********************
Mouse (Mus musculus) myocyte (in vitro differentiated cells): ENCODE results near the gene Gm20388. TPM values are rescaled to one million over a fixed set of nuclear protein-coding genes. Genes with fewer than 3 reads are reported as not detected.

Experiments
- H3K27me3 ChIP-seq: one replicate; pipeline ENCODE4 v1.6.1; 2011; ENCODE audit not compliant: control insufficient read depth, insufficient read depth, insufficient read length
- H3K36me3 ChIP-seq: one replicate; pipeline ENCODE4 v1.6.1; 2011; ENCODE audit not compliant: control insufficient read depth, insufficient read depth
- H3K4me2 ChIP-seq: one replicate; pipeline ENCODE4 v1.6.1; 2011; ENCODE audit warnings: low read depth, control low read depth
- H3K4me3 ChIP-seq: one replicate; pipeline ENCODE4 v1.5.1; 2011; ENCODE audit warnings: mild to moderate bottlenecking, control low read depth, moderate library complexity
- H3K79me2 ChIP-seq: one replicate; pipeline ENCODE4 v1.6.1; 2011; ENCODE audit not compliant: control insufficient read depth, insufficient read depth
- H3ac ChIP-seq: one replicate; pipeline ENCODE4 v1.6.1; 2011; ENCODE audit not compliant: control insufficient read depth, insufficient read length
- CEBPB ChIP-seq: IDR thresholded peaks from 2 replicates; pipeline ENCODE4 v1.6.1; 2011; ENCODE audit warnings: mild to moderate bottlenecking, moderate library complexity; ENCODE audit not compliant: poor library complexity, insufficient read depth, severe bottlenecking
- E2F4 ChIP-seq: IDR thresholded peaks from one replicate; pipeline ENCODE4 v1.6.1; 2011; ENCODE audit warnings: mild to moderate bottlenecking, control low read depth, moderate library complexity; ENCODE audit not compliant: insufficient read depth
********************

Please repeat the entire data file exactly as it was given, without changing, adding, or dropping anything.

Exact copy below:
Mouse (Mus musculus) myocyte (in vitro differentiated cells): ENCODE results near the gene Gm20388. TPM values are rescaled to one million over a fixed set of nuclear protein-coding genes. Genes with fewer than 3 reads are reported as not detected.

Experiments
- H3K27me3 ChIP-seq: one replicate; pipeline ENCODE4 v1.6.1; 2011; ENCODE audit not compliant: control insufficient read depth, insufficient read depth, insufficient read length
- H3K36me3 ChIP-seq: one replicate; pipeline ENCODE4 v1.6.1; 2011; ENCODE audit not compliant: control insufficient read depth, insufficient read depth
- H3K4me2 ChIP-seq: one replicate; pipeline ENCODE4 v1.6.1; 2011; ENCODE audit warnings: low read depth, control low read depth
- H3K4me3 ChIP-seq: one replicate; pipeline ENCODE4 v1.5.1; 2011; ENCODE audit warnings: mild to moderate bottlenecking, control low read depth, moderate library complexity
- H3K79me2 ChIP-seq: one replicate; pipeline ENCODE4 v1.6.1; 2011; ENCODE audit not compliant: control insufficient read depth, insufficient read depth
- H3ac ChIP-seq: one replicate; pipeline ENCODE4 v1.6.1; 2011; ENCODE audit not compliant: control insufficient read depth, insufficient read length
- CEBPB ChIP-seq: IDR thresholded peaks from 2 replicates; pipeline ENCODE4 v1.6.1; 2011; ENCODE audit warnings: mild to moderate bottlenecking, moderate library complexity; ENCODE audit not compliant: poor library complexity, insufficient read depth, severe bottlenecking
- E2F4 ChIP-seq: IDR thresholded peaks from one replicate; pipeline ENCODE4 v1.6.1; 2011; ENCODE audit warnings: mild to moderate bottlenecking, control low read depth, moderate library complexity; ENCODE audit not compliant: insufficient read depth